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Niddah part I

From The Aryeh Kaplan Anthology II pg. 326

The most general use of Mikvah is for the purification of a woman after her monthly period. Although this primarily involves married women, it has important ramifications for single gilrs as well.

According to the Torah's definition, a woman has the status of "Niddah" from the time that she has her period until she immerses in a Mikvah. The Torah thus states (Leviticus 15:19), "When a woman has a discharge of blood, where blood flows from her body, she shall be a Niddah for seven days." As we shall see, she retains this status until she immerses in the Mikvah.

The word Niddah comes from the word Nadad, meaning "removed" or "separated" (Rashi on Leviticus 15:19). The very therefore indicates that she must forgo all physical contact with her husband. The word Niddah does not refer to menstruation, but to this necessity for separation. Both the name and the status of a Niddah are retained by a woman until she changes this status by immersion in a Mikvah.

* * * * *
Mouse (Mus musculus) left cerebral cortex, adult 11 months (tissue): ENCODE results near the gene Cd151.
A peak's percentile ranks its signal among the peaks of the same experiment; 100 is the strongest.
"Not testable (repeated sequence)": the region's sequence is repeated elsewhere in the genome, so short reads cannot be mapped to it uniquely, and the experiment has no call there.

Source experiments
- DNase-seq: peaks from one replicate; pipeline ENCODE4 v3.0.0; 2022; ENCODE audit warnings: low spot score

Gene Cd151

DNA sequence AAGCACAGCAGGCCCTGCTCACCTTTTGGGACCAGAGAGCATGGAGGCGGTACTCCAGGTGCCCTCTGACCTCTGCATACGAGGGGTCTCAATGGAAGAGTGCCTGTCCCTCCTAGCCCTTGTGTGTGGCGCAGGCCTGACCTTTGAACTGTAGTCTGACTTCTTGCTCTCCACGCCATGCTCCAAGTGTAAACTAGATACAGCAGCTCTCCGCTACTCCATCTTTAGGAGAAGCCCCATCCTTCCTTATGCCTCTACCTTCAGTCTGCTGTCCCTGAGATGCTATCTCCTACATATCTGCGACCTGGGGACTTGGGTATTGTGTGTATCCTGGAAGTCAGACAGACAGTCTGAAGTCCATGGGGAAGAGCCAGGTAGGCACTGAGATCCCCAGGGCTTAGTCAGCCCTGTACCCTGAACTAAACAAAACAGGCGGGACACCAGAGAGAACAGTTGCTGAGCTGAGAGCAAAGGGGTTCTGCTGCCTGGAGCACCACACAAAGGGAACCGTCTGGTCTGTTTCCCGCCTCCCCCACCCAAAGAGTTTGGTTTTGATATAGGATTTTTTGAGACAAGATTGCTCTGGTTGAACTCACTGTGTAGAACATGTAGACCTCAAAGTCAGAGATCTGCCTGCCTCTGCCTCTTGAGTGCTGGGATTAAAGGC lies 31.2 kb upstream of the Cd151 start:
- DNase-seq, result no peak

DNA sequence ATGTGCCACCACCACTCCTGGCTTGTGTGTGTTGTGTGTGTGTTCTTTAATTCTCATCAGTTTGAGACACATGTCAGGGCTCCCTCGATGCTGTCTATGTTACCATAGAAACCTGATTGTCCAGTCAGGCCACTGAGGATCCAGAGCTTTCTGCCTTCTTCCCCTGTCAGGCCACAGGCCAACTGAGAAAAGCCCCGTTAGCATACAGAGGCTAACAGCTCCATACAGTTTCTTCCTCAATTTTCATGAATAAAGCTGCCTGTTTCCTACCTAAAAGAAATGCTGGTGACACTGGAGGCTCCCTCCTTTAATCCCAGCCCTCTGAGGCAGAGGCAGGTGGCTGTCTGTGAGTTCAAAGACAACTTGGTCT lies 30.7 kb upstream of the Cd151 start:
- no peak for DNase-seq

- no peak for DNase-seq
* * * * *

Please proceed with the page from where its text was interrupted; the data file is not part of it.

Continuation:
to be continued

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